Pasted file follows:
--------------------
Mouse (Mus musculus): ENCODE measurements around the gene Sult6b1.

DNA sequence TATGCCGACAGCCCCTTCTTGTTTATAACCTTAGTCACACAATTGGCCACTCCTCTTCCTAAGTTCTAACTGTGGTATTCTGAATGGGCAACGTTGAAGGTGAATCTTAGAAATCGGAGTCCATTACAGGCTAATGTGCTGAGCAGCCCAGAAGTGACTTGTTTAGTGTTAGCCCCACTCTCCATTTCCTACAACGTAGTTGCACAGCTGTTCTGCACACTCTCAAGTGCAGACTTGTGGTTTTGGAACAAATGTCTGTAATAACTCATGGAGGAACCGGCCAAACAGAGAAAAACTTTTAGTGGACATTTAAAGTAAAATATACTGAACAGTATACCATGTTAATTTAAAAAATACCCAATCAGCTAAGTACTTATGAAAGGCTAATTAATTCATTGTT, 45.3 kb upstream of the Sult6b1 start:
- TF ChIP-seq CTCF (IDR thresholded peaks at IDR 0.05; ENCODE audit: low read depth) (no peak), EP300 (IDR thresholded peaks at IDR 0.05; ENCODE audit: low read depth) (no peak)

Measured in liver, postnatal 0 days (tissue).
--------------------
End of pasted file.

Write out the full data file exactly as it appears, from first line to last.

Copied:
Mouse (Mus musculus): ENCODE measurements around the gene Sult6b1.

DNA sequence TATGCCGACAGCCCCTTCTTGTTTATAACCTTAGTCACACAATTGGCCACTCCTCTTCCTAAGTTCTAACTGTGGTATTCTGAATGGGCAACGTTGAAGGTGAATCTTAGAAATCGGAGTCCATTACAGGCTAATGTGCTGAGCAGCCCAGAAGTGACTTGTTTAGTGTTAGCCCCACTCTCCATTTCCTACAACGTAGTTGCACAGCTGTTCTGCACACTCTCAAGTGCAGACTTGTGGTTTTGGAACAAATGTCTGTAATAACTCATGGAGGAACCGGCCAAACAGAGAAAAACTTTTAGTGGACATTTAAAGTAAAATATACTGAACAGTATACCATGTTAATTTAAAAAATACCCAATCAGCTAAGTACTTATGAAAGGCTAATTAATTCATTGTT, 45.3 kb upstream of the Sult6b1 start:
- TF ChIP-seq CTCF (IDR thresholded peaks at IDR 0.05; ENCODE audit: low read depth) (no peak), EP300 (IDR thresholded peaks at IDR 0.05; ENCODE audit: low read depth) (no peak)

Measured in liver, postnatal 0 days (tissue).